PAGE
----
I was really tempted to turn my back on A-Rod when he came to bat for the Yankees with two outs in the top of the ninth Tuesday night at Camden Yards, but good thing I didn't. I would have missed his lame grounder to short that ended the game.
That's the only problem with what I otherwise find to be an admirable protest introduced the night before by Tolbert Rowe, the Orioles fan from the Eastern Shore who stood and turned his back to the playing field when Alex Rodriguez, the great player and great cheater, came to bat.
"I wanted to do something more than boo," Rowe said Wednesday from his office at Bay Capital Mortgage in Easton, where he's a loan officer. "I decided to just stand up and not look at him. I said, 'Dude, you've embarrassed the Yankee name, the Yankee nation, you've embarrassed baseball.' And then, when the $6 million thing came up, that was gasoline on the fire."
Let me elaborate: Rodriguez was suspended for the 2014 season for using banned performance-enhancing drugs. He had 655 home runs going into Wednesday night's game against the Orioles. That's within five of Willie Mays' 660, fourth on the all-time home run list. If A-Rod reaches that milestone, he's supposed to get a $6 million bonus, on top of the 10-year, $275 million deal he struck with the Yankees in 2007, which was on top of all the other millions he previously made with the Seattle Mariners and Texas Rangers.
So with the big, wealthy cheater returning to the game and chasing a record held by one of baseball's saints — while insisting on the Mays bonus — you can understand why Rowe would stand on principle and protest.
And I'm with him and all the other baseball fans who boo and jeer when A-Rod comes to bat. Ladies and gentlemen, if you can't feel moral indignation about a gifted athlete who cheats at a game for which he is fabulously compensated, then nothing in the lovely world of sports will get you off your duff.
The only thing is, if you stand and turn your back, you might miss Rodriguez striking out — or grounding out, as he did Tuesday night, as a last-ditch pinch hitter in a game the Orioles won, 4-3.
Some people, especially New Yorkers, scoff at the moralizing over Rodriguez. Over the years, many players used banned substances to get an edge, they say, and they might bring up former Oriole Rafael Palmeiro. One of but a few players to record 3,000 hits and more than 500 home runs in a major league career, Palmeiro once violated the league's anti-drug policy, though he has always insisted that he did not do so on purpose. "It's the honest-to-God truth," he told The Baltimore Sun's Dan Connolly.
I sound like a homer when I say I tend to believe Palmeiro's story — that a steroid got into his system when he took a tainted B-12 supplement from a teammate. But I think my view was influenced by what I saw of Palmeiro when he played here. He was no showboat; he was a steady, solid slugger and accomplished first baseman. From a distance, he certainly seemed modest and serious about his craft in the classic Oriole style, reminiscent of the quiet excellence of Eddie Murray.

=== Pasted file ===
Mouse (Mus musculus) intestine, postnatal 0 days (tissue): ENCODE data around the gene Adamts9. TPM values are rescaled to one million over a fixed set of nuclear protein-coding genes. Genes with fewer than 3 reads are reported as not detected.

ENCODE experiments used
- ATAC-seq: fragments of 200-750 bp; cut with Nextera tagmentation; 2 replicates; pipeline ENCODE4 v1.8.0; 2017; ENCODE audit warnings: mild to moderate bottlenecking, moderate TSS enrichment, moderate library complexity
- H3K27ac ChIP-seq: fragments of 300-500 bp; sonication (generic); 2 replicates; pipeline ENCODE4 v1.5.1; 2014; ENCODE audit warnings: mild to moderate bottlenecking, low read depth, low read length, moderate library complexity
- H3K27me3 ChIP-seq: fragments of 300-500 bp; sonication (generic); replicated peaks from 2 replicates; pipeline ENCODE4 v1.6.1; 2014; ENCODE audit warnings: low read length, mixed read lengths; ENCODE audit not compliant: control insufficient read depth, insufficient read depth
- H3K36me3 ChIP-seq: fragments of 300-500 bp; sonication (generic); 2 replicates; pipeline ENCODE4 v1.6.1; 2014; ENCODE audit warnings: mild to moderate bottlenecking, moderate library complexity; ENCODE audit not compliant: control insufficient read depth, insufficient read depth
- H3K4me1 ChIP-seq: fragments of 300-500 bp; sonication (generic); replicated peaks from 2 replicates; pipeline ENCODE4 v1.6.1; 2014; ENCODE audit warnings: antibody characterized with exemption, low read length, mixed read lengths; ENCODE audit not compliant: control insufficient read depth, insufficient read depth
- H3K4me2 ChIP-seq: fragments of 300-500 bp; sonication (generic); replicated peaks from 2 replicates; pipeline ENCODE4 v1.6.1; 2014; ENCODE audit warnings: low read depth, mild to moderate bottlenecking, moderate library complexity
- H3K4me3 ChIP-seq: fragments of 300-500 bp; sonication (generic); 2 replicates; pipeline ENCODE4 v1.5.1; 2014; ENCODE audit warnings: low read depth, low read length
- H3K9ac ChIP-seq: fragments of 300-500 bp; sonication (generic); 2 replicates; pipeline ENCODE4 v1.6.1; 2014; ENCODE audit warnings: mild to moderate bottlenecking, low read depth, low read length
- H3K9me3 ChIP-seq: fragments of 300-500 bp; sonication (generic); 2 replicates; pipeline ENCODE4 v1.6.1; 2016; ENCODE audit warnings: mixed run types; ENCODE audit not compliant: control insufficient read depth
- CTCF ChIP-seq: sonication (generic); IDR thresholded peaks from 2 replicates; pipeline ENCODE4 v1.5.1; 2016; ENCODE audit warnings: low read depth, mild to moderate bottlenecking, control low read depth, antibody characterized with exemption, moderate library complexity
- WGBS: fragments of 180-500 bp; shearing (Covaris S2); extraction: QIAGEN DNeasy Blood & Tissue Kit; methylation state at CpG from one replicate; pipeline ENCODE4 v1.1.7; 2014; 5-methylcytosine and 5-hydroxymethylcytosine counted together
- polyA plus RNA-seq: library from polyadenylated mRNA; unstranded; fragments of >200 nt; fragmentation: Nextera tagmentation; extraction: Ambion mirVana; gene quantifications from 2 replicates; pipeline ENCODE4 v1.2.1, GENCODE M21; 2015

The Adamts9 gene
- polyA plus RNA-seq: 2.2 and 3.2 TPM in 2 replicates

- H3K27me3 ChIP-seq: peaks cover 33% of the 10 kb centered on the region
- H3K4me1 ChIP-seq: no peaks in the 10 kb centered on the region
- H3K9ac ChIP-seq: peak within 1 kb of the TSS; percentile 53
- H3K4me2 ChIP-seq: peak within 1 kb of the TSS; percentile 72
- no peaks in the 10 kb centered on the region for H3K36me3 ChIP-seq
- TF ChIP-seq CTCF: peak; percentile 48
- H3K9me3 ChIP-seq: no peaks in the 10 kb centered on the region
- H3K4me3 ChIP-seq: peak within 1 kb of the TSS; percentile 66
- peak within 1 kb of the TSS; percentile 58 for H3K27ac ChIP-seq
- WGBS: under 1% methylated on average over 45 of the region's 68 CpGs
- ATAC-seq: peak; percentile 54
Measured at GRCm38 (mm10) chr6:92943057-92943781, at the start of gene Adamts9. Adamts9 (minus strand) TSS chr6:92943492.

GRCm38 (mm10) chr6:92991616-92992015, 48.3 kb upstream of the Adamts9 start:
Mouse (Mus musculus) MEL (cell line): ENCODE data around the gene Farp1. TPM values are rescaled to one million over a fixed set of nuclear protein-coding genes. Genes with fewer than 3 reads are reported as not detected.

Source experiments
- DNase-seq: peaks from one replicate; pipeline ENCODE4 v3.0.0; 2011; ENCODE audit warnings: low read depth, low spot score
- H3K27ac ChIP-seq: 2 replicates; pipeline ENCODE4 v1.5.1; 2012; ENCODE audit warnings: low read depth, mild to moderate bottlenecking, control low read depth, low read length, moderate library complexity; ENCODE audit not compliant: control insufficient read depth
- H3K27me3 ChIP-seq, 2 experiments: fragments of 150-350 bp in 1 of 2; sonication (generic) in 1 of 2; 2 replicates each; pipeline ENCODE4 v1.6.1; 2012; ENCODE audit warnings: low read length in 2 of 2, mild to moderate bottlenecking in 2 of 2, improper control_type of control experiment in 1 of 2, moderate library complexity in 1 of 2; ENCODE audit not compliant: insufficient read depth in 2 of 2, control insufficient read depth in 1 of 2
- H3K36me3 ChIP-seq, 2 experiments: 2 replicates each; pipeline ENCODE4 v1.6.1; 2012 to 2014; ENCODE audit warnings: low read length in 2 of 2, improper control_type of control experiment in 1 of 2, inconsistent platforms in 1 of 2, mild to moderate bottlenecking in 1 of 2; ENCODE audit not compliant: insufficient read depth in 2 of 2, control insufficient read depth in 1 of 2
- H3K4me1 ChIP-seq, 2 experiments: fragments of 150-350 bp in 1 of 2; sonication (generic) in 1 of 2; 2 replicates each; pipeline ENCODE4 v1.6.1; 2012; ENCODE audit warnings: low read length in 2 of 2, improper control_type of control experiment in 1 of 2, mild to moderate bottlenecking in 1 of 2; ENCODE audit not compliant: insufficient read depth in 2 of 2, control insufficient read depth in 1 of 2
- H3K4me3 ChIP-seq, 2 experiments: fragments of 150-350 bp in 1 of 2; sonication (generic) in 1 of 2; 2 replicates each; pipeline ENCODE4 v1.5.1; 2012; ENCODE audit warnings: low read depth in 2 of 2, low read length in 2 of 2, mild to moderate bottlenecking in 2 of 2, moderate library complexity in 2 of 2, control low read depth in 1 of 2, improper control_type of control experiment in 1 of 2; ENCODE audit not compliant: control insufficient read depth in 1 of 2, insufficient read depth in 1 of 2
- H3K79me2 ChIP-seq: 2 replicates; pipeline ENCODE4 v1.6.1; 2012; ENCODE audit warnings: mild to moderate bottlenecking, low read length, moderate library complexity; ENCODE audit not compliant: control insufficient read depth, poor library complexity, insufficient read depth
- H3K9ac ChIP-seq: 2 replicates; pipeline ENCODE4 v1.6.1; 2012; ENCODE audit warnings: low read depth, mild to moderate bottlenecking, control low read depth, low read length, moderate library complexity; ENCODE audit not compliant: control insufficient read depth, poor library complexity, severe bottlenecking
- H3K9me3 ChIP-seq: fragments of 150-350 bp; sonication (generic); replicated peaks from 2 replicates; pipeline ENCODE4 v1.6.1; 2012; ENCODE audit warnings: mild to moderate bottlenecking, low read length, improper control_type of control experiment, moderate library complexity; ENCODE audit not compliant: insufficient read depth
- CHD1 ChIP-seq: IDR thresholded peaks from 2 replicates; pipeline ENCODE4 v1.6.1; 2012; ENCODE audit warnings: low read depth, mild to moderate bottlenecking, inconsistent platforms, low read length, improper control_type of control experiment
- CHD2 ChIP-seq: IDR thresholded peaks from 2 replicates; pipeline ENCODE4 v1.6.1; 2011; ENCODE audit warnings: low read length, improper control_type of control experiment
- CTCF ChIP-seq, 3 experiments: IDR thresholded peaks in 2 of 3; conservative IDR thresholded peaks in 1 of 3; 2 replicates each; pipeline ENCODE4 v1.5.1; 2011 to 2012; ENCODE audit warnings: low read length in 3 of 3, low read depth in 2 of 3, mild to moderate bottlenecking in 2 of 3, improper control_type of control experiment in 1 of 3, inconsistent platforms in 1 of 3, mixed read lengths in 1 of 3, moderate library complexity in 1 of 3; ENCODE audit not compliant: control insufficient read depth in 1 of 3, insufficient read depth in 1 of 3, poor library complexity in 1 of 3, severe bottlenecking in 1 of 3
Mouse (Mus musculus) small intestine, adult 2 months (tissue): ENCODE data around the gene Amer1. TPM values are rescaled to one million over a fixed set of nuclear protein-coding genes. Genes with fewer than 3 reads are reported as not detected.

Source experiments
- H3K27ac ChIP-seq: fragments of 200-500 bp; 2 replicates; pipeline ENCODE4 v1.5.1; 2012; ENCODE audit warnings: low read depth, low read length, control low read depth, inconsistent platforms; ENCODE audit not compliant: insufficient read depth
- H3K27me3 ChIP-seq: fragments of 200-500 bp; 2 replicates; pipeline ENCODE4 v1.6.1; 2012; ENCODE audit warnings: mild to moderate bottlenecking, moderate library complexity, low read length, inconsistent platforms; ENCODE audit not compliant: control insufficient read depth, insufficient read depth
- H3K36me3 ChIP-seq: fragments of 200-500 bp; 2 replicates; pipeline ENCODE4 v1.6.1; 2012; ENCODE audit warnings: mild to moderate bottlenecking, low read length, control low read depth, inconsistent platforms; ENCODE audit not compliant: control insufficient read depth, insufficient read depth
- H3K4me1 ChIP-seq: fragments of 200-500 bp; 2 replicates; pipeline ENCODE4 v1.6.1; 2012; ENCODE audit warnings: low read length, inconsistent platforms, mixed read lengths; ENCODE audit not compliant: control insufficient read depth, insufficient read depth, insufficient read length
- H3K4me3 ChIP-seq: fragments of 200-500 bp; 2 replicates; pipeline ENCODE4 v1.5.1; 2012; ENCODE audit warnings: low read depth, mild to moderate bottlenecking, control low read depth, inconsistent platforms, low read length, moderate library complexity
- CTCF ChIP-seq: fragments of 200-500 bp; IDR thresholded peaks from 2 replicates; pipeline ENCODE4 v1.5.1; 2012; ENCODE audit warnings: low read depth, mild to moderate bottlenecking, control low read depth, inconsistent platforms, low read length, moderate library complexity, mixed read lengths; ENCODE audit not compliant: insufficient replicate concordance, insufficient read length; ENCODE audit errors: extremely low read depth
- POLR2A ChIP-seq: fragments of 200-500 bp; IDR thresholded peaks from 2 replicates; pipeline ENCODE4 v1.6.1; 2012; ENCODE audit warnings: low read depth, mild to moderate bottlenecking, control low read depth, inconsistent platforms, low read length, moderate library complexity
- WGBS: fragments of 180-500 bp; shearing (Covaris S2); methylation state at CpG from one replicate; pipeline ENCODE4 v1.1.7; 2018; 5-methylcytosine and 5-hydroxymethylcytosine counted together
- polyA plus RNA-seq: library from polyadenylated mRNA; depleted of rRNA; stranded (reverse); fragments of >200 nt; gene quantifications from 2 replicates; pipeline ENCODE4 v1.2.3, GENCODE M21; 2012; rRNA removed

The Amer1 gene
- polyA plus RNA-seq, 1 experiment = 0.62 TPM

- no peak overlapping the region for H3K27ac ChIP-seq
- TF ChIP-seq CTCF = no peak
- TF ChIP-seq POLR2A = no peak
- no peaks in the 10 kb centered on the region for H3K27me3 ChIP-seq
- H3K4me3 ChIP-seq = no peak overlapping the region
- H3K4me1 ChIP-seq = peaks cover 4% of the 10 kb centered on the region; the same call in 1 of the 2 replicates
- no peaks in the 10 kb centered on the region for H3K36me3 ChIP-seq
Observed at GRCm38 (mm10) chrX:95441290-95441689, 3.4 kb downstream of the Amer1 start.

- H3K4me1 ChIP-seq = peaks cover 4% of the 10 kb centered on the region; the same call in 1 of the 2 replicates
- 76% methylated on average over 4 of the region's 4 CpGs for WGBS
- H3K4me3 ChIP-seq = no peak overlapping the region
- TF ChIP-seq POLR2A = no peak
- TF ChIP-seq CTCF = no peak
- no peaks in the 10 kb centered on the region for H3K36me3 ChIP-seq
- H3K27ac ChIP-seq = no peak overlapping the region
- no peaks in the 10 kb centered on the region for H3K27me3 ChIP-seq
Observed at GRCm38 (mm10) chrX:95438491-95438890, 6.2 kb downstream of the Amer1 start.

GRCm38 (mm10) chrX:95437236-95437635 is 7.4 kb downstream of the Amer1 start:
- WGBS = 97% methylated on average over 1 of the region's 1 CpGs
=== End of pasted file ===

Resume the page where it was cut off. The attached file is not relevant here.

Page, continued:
Or Nick Markakis, whom I greatly miss, who never embarrassed us, who seemed to embody the Oriole Way that longtime fans see in revival.
Or Miguel Gonzalez, who had 10 strikeouts in Tuesday night's win.
I realize that it's just baseball, just a game, an entertainment. Genuine outrage ought to be reserved for real-world things that matter — children going to bed hungry, companies that don't pay their workers a living wage, the corporate money that co-opts the political system, people being profiled and brutalized, government surveillance of its citizens, dead zones in the Chesapeake Bay ... the big stuff.
But when it comes to baseball, and players trying to get an edge with drugs, I think you get to draw a line and stand on it, as Rowe did Monday night in Baltimore. You can shove past the cynics and declare your outrage. It's OK. You needn't be self-conscious. How else will the likes of the shameless A-Rod, insulated by his millions, know we disapprove?
Somewhere along the way, I heard a philosopher say a culture is defined by what it will not allow. That's a foundation principle of constitutional government, a society based on laws. And there are a whole set of laws, written and unwritten, that define who we are — as parents, teachers, citizens, even as athletes.
One of those laws says you don't cheat to get an edge, especially in the American game, the one place where the lines are straight and the rules are clear. If you do, then you deserve what comes, as it came in "Henry V" to the Duke of Bourbon: "Shame and eternal shame, nothing but shame."
Dan Rodricks' column appears each Tuesday, Thursday and Sunday. He is the host of "Midday" on WYPR-FM.